Denver is undeniably a special place. From our soaring mountain views and remarkable park system to our diverse communities, the quality of life for residents of the Mile High City is among the best in the nation. Unfortunately, our city is threatened by hydraulic fracturing, which jeopardizes our water, health and sense of community. Much is at stake if we allow this dangerous natural gas and oil extraction method within our city and watershed.
Nearly 40 percent of Denver’s drinking water comes from South Park, a 1,000-square-mile basin southwest of Denver, where the South Platte River begins. In spring, wildflowers carpet the valley floor; autumn burns bright with aspen trees turning yellow, orange, even red. Shockingly, this is where the Bureau of Land Management is considering leasing 280,000 acres for oil and gas development, including fracking.
Can we afford this risk? As The Denver Post has reported, an average of two oil and gas spills occur each day in Colorado. Among these are large spills, like the 7,000 gallons of fracking fluid that flooded the Poudre River last year. It is all but inevitable that fracking fluids — which contain carcinogenic chemicals, heavy salts and metals, and possibly even radioactive elements — will spill into Denver’s drinking water supply. Who will pay to clean our water of this contamination? Denver ratepayers? Business owners? Working families who are least able to shoulder these increased costs?
Our threatened Denver headwaters support world-class fishing and hunting, and attract thousands of tourists annually. The forks of the South Platte and Spinney Reservoir are designated Gold Medal fisheries by Colorado Parks & Wildlife. Many South Park ranches depend upon irrigation. Denver’s burgeoning craft beer industry relies upon a sustainable supply of safe, clean water. We cannot jeopardize these iconic, job-creating industries by allowing fracking in South Park.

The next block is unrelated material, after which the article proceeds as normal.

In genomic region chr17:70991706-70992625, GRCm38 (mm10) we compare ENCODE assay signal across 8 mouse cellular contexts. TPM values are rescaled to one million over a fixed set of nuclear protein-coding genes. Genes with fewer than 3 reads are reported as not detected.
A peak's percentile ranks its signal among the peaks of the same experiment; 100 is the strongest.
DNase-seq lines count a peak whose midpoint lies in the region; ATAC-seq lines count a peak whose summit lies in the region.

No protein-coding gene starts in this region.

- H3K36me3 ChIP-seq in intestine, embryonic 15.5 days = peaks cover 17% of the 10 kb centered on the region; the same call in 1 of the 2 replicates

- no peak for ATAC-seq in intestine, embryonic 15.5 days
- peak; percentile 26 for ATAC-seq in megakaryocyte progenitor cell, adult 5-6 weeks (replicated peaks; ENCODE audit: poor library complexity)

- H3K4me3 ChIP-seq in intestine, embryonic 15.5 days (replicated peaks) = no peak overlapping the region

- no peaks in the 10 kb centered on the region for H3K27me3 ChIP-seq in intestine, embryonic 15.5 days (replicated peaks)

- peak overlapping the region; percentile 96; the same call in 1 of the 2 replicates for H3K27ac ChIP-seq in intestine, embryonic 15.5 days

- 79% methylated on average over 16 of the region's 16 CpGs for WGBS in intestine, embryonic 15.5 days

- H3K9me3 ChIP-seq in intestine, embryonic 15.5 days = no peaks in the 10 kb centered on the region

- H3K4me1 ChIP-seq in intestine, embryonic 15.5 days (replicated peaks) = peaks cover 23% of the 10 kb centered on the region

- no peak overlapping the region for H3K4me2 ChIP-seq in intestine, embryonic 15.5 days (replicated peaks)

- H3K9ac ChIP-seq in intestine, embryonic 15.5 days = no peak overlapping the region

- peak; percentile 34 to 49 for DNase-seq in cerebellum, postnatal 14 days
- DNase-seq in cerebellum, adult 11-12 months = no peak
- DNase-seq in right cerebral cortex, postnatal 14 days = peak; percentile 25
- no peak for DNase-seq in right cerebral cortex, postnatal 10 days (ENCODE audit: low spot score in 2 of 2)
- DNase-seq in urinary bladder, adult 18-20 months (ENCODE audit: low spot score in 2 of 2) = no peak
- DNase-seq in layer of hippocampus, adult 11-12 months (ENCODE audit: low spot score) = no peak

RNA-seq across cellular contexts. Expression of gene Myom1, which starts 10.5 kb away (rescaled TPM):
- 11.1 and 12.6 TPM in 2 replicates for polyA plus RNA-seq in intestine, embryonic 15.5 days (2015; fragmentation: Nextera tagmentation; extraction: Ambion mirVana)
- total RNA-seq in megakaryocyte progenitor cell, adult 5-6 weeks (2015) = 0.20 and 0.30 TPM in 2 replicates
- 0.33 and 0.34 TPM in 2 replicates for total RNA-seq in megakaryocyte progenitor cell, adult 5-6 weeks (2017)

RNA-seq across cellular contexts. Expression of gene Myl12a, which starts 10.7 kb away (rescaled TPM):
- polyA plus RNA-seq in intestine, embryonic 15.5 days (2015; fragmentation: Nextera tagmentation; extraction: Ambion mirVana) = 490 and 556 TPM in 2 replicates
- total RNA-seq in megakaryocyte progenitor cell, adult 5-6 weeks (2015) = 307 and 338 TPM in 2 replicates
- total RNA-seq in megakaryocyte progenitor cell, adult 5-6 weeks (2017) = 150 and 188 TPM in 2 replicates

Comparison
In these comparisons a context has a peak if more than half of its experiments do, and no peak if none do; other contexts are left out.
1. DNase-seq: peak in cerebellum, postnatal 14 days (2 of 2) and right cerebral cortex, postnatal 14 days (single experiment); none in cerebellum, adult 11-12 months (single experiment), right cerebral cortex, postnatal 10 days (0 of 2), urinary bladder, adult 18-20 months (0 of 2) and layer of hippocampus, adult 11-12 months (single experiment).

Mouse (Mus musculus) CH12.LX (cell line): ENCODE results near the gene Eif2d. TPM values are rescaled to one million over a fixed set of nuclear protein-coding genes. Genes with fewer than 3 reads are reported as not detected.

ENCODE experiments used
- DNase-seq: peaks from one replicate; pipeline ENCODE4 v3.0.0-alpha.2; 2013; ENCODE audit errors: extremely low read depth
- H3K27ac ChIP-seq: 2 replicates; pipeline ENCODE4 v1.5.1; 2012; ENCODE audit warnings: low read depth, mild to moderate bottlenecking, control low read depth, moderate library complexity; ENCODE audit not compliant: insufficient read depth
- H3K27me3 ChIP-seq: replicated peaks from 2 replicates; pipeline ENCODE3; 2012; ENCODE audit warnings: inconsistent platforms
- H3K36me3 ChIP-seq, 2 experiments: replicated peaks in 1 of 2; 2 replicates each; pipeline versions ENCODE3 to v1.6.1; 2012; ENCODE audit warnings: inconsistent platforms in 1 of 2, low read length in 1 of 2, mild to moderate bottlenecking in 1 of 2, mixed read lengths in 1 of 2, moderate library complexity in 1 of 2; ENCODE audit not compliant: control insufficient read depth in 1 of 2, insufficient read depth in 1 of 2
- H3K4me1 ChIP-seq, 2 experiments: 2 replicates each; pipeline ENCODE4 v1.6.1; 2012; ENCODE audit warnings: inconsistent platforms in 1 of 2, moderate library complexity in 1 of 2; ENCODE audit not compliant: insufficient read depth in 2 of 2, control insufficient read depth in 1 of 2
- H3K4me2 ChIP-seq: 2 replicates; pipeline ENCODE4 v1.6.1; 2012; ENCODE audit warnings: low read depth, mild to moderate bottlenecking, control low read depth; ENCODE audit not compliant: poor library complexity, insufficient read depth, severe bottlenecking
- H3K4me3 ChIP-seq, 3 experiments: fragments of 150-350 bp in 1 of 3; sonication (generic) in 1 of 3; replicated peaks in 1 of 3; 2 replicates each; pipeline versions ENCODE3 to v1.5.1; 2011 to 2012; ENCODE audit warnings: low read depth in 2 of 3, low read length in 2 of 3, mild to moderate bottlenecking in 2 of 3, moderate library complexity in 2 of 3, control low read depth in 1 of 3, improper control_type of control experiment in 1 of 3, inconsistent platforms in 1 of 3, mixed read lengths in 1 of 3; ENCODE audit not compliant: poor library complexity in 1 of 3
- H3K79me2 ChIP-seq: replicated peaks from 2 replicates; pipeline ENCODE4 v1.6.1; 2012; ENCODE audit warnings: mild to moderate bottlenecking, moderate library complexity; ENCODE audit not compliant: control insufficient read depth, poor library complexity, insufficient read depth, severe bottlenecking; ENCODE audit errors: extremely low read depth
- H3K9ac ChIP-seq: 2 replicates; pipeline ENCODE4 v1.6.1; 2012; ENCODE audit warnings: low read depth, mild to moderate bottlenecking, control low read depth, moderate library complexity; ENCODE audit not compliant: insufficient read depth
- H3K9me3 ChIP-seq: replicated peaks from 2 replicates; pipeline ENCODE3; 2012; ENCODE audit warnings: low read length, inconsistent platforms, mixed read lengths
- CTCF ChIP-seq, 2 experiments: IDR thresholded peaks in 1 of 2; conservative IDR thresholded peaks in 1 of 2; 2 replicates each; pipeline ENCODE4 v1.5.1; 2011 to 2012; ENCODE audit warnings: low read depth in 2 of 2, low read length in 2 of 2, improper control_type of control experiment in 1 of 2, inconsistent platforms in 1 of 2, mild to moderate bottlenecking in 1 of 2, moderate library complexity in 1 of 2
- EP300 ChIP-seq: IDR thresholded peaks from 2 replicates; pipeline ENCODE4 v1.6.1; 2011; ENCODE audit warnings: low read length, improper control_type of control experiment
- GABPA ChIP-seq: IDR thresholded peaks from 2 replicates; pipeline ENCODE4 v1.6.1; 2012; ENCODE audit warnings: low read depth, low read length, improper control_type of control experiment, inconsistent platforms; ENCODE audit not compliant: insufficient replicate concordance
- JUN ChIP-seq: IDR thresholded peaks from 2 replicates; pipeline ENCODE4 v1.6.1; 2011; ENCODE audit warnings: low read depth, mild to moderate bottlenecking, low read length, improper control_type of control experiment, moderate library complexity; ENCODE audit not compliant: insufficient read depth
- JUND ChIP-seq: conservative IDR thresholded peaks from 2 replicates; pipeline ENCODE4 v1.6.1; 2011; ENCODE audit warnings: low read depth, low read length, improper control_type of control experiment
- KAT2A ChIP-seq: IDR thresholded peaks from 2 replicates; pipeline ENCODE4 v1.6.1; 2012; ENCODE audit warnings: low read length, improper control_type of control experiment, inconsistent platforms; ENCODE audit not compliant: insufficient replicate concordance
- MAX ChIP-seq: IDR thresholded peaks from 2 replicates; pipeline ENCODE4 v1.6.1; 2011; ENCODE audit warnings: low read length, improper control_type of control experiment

The far Northeast Denver community, where two-thirds of residents are people of color, may soon be fracked. Real estate developers have been leasing land for future fracking near Green Valley Ranch and Montbello. These are some of the fastest-growing and most affordable areas to live in Denver, and families have no idea that the ground below their houses is literally being sold out from under them.
Residents will be exposed to the public health, safety and property-value impacts of fracking. Recent air pollution studies indicate that people living close to fracking wells have a higher risk of exposure to cancer-causing benzene. One in 2014 found an association between birth defects and proximity to oil and gas sites during pregnancy. And some homes have lost up to 75 percent of their value due to nearby fracking operations.
It’s common sense, economic wisdom and a moral imperative: We must not Denver’s water, air or people. History proves that societies that protect the natural environment are healthier, happier and more prosperous than those that foul their waters and damage their landscapes.